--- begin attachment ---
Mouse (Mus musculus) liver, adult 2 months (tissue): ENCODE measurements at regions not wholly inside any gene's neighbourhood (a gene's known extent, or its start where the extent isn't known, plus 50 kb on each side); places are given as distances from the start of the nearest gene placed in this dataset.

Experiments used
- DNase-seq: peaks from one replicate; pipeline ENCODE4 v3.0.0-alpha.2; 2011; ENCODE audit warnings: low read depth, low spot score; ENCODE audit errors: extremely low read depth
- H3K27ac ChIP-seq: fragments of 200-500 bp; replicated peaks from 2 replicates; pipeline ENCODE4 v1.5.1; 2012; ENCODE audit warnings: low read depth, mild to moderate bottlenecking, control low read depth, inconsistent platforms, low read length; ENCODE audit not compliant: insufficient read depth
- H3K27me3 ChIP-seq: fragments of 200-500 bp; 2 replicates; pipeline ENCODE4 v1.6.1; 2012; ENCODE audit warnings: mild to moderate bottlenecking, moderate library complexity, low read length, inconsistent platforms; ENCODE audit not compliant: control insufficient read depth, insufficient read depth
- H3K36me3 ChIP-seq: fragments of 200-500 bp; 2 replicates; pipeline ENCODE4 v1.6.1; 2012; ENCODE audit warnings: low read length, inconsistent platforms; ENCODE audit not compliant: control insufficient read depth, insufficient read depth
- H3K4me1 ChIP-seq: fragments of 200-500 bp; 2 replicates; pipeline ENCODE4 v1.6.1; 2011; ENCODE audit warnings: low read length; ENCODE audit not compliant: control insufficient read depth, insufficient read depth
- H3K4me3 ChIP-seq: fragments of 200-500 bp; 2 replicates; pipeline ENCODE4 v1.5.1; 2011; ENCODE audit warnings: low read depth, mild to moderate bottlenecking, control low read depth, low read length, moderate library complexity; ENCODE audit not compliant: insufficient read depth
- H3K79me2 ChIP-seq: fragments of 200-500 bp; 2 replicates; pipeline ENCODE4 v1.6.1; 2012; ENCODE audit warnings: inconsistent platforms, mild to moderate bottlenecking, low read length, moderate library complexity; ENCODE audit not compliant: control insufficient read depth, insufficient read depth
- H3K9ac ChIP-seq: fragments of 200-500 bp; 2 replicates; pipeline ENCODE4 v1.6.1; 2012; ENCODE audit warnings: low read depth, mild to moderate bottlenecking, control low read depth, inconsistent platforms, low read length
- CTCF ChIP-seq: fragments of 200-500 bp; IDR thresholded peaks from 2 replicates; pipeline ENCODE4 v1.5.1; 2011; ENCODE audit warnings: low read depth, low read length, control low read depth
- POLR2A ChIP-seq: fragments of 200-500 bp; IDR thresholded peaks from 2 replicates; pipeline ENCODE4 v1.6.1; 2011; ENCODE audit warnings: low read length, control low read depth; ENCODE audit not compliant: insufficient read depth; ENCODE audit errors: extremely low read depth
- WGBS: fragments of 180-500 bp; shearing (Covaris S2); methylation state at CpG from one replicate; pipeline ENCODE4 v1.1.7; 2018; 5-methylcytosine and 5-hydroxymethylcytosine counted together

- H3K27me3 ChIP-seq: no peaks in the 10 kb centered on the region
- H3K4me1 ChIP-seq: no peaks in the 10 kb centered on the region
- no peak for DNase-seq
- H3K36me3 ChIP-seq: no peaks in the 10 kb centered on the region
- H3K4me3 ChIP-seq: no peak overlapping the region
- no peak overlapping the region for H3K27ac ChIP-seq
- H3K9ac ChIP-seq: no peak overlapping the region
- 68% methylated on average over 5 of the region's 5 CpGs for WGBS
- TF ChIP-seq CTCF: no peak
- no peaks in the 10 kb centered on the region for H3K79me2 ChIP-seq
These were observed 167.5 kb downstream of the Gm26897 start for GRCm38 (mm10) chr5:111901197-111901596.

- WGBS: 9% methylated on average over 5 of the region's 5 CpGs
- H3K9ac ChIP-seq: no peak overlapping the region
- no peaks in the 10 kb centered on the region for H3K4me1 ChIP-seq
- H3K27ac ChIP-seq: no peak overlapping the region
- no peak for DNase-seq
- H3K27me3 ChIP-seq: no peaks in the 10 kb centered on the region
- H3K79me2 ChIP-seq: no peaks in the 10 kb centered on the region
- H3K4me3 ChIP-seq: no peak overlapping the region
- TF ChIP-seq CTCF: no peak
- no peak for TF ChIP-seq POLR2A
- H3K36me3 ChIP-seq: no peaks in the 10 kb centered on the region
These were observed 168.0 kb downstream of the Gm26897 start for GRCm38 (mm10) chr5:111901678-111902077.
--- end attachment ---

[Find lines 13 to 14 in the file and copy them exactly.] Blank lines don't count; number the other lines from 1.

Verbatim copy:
- WGBS: fragments of 180-500 bp; shearing (Covaris S2); methylation state at CpG from one replicate; pipeline ENCODE4 v1.1.7; 2018; 5-methylcytosine and 5-hydroxymethylcytosine counted together

- H3K27me3 ChIP-seq: no peaks in the 10 kb centered on the region